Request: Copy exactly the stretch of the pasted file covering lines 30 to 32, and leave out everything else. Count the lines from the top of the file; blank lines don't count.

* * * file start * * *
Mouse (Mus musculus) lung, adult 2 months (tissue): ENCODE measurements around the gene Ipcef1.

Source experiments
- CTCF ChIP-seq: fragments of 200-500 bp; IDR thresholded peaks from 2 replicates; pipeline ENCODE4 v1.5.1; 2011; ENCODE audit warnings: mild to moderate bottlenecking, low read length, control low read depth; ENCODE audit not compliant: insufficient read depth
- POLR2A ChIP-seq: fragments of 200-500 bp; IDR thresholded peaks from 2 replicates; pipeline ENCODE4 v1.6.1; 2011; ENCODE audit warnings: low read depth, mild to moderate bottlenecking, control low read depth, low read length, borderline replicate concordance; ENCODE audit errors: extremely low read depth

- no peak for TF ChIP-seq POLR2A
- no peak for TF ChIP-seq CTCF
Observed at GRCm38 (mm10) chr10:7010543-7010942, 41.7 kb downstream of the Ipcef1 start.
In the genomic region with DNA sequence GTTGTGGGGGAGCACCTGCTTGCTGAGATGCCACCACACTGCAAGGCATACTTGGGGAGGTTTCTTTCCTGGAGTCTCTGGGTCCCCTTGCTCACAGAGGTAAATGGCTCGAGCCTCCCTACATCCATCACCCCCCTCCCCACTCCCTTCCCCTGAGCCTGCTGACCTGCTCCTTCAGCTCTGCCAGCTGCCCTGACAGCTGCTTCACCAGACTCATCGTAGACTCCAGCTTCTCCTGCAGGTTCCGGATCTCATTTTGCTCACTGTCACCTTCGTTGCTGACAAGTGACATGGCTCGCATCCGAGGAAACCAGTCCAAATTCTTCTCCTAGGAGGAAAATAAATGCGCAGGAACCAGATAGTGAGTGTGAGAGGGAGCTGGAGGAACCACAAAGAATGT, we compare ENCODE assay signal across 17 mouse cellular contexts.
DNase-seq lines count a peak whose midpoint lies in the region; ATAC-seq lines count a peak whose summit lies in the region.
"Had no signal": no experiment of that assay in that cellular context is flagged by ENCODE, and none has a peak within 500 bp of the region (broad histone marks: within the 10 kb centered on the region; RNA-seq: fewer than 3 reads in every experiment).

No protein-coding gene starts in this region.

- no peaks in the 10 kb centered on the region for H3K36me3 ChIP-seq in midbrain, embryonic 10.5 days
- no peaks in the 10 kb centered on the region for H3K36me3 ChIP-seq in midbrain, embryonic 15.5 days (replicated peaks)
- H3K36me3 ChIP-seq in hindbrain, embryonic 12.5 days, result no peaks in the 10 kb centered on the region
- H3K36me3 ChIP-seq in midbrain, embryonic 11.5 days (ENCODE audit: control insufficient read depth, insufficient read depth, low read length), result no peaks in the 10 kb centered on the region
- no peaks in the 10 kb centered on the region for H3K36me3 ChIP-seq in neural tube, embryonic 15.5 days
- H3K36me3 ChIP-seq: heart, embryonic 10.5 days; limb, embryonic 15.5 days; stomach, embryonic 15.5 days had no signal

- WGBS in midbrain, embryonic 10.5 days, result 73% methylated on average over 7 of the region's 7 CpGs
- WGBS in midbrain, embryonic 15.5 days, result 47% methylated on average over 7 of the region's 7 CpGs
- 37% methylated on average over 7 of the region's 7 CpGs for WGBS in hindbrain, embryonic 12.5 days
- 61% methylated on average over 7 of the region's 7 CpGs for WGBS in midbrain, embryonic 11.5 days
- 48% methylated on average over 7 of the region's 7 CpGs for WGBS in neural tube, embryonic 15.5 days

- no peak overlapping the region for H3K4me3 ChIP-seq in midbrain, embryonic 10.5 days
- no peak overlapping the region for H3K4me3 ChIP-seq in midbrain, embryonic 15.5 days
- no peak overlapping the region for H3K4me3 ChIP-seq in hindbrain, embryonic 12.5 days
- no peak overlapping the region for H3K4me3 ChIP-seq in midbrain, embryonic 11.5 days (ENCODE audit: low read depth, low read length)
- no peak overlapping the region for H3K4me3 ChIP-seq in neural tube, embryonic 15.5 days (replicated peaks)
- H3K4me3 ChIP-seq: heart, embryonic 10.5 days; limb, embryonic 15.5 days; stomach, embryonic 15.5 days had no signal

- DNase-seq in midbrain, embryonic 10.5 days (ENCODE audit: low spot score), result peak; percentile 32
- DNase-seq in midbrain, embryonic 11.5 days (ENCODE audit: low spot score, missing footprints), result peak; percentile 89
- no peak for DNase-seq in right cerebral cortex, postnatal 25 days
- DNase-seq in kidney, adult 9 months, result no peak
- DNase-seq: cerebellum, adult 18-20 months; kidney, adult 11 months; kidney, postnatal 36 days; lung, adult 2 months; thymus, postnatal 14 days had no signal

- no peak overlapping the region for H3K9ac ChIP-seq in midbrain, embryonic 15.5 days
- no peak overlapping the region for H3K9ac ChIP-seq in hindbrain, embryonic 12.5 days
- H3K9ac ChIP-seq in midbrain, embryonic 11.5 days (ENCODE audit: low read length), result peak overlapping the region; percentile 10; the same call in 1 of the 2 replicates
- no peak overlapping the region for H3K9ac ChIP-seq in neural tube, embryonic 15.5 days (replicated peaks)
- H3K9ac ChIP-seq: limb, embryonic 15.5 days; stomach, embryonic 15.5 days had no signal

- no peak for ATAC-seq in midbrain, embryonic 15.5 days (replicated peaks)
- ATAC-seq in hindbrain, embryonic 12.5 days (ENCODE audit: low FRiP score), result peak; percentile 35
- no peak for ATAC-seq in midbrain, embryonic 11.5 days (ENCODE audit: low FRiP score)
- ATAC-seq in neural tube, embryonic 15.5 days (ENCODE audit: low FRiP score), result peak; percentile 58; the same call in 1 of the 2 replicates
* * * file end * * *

- DNase-seq in midbrain, embryonic 11.5 days (ENCODE audit: low spot score, missing footprints), result peak; percentile 89
- no peak for DNase-seq in right cerebral cortex, postnatal 25 days
- DNase-seq in kidney, adult 9 months, result no peak